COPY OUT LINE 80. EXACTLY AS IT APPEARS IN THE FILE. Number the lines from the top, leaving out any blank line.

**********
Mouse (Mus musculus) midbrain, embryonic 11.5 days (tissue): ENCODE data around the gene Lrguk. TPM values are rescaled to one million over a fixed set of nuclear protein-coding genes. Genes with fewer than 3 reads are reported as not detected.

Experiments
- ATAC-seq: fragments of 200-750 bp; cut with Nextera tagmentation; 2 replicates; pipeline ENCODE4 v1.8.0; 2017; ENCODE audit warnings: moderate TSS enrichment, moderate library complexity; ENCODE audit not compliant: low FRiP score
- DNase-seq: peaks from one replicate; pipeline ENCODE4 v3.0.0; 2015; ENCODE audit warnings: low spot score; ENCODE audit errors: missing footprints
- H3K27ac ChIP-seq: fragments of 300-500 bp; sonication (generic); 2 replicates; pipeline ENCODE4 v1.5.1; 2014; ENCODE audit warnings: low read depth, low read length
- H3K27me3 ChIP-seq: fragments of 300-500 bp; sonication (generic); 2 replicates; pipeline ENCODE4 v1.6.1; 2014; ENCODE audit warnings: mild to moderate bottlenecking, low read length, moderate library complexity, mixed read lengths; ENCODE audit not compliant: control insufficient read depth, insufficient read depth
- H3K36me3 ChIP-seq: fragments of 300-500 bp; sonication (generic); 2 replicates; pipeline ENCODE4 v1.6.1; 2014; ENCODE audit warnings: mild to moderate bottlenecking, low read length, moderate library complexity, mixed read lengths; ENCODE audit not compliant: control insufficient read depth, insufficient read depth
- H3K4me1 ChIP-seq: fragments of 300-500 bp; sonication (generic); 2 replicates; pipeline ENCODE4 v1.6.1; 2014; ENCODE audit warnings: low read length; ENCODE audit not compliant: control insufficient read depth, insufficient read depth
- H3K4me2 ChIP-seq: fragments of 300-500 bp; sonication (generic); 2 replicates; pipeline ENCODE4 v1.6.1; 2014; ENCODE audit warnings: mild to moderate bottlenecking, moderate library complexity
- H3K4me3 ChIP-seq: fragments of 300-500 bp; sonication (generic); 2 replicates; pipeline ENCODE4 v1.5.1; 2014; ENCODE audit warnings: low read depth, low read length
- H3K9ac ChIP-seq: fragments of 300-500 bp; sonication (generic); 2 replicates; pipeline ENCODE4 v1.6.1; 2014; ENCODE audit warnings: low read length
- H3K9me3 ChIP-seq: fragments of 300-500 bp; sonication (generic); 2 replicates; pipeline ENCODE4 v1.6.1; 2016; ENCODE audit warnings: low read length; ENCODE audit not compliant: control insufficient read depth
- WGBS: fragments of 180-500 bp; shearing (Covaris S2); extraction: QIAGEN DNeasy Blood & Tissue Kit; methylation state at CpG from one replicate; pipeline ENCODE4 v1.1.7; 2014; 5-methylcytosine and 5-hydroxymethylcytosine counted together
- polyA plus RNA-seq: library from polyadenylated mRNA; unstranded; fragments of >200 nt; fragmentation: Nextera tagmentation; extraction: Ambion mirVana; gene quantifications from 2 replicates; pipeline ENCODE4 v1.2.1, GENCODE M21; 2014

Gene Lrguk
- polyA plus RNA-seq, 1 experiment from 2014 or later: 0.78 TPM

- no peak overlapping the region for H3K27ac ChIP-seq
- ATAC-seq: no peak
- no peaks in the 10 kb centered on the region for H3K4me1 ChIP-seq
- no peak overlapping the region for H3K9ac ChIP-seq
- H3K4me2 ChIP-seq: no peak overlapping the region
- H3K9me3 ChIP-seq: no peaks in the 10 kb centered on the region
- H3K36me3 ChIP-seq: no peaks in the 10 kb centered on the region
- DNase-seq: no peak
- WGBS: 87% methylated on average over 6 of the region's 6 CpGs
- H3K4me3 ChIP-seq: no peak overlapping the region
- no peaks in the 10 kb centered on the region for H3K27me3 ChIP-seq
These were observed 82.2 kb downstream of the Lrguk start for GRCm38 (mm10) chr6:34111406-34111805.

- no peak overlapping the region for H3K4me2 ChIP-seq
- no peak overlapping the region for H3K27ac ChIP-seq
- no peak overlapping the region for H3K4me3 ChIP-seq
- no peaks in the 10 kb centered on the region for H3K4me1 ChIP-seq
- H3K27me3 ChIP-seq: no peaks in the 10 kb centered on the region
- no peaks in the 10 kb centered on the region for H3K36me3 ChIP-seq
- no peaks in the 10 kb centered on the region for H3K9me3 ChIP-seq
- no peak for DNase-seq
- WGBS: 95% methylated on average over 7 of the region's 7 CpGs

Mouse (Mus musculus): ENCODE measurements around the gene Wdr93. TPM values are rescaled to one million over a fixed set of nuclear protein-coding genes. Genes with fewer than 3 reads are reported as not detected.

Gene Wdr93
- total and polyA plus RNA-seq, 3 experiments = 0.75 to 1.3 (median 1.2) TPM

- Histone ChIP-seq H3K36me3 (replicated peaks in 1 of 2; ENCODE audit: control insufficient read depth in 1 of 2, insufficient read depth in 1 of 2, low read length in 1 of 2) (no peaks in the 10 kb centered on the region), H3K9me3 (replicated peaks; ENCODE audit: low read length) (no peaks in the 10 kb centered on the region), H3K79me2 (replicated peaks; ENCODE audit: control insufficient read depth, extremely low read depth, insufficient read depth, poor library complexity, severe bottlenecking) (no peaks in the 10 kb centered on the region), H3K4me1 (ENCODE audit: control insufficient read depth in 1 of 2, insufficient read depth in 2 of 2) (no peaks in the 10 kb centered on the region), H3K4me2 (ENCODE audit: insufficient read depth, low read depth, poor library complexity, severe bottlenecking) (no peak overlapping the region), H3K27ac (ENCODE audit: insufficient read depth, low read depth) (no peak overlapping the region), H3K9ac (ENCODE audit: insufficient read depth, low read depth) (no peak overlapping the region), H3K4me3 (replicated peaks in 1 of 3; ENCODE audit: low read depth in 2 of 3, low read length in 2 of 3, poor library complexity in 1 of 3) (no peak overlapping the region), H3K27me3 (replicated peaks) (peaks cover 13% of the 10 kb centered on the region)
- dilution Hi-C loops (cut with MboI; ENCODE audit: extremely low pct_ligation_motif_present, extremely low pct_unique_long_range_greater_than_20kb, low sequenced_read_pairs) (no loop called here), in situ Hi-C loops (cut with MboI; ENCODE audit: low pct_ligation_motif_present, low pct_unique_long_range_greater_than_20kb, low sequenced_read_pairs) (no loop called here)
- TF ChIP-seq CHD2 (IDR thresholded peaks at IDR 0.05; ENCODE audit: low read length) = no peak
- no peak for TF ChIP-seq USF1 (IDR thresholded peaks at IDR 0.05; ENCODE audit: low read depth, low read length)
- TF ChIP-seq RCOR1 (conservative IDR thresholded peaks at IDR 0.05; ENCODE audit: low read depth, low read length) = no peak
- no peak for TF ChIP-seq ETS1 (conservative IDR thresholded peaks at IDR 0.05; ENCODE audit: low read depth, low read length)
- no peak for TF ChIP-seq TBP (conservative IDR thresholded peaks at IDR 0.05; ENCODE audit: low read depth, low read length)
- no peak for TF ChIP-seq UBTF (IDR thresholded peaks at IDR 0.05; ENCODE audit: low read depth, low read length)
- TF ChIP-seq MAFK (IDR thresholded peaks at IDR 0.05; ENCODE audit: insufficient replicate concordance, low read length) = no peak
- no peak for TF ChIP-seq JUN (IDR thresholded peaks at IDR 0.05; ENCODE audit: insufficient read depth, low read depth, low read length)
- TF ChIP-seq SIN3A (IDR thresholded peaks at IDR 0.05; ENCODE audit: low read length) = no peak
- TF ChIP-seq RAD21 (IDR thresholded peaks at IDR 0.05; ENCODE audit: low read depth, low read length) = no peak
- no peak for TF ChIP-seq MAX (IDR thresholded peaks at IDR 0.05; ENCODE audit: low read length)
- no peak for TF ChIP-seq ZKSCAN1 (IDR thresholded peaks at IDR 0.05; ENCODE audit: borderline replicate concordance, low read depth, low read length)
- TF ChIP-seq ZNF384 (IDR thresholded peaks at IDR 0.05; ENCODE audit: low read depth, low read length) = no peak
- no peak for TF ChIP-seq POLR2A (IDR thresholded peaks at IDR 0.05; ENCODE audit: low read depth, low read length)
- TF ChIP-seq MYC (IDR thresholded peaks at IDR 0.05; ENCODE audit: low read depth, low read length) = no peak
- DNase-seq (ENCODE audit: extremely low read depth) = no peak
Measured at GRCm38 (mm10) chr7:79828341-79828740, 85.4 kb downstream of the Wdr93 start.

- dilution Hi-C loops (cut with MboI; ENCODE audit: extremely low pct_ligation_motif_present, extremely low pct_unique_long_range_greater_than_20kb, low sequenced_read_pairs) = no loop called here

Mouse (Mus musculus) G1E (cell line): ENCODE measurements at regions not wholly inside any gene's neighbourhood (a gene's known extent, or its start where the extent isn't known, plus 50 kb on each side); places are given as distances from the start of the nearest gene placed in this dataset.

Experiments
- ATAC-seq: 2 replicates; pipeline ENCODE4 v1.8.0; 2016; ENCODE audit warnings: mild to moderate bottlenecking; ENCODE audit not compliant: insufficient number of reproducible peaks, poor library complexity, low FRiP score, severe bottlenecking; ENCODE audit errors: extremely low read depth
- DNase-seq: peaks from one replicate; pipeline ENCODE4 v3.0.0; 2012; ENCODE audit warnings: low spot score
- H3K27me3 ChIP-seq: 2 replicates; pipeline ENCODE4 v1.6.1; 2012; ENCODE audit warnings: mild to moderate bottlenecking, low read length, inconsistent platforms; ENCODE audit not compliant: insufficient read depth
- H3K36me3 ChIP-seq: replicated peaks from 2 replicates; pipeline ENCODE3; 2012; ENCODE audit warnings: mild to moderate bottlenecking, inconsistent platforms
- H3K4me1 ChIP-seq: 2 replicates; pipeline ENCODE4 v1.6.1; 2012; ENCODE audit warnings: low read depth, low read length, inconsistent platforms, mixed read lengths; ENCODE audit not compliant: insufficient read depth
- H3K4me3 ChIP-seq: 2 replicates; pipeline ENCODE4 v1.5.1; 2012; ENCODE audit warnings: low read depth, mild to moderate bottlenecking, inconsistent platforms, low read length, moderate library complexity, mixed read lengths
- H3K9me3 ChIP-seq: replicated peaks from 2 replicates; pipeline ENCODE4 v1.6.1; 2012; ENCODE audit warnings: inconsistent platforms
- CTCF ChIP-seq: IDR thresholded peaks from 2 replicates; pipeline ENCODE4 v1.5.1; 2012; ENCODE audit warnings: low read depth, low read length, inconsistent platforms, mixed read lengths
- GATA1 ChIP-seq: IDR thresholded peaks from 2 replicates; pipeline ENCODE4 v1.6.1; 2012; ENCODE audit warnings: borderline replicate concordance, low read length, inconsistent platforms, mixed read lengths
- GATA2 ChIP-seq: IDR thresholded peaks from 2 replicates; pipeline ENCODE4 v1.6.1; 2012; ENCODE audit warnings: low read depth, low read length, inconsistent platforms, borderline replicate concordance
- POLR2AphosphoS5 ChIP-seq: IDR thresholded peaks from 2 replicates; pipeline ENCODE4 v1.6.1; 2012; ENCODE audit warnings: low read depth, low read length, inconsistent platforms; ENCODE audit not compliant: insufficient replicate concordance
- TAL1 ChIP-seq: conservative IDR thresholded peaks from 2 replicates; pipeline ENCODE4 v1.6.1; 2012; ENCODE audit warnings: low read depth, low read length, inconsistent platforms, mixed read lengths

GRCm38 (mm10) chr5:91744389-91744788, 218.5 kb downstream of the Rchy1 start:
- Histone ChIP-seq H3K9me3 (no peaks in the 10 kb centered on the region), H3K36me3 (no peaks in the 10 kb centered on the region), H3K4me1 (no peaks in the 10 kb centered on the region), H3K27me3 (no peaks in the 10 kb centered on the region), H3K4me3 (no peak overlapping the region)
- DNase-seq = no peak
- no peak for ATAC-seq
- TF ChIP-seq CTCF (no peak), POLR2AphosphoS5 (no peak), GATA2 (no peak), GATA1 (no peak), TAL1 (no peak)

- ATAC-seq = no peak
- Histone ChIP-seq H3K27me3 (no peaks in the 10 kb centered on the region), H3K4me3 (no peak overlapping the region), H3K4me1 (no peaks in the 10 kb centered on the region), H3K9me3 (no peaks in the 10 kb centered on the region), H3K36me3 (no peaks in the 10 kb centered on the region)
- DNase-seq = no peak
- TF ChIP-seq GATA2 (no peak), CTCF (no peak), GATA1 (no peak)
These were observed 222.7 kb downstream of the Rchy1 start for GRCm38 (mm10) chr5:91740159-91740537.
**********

- ATAC-seq = no peak